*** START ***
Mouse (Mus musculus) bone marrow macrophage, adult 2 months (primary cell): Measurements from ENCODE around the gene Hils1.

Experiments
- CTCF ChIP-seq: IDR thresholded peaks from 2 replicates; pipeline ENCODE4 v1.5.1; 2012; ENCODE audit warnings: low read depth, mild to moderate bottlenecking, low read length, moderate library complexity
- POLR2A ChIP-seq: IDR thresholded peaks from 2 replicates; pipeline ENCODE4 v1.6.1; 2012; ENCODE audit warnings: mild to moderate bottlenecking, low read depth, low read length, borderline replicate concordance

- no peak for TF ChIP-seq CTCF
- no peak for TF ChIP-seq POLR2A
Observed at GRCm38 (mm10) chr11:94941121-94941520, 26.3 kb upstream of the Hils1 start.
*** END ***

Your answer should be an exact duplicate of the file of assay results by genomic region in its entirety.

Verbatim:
Mouse (Mus musculus) bone marrow macrophage, adult 2 months (primary cell): Measurements from ENCODE around the gene Hils1.

Experiments
- CTCF ChIP-seq: IDR thresholded peaks from 2 replicates; pipeline ENCODE4 v1.5.1; 2012; ENCODE audit warnings: low read depth, mild to moderate bottlenecking, low read length, moderate library complexity
- POLR2A ChIP-seq: IDR thresholded peaks from 2 replicates; pipeline ENCODE4 v1.6.1; 2012; ENCODE audit warnings: mild to moderate bottlenecking, low read depth, low read length, borderline replicate concordance

- no peak for TF ChIP-seq CTCF
- no peak for TF ChIP-seq POLR2A
Observed at GRCm38 (mm10) chr11:94941121-94941520, 26.3 kb upstream of the Hils1 start.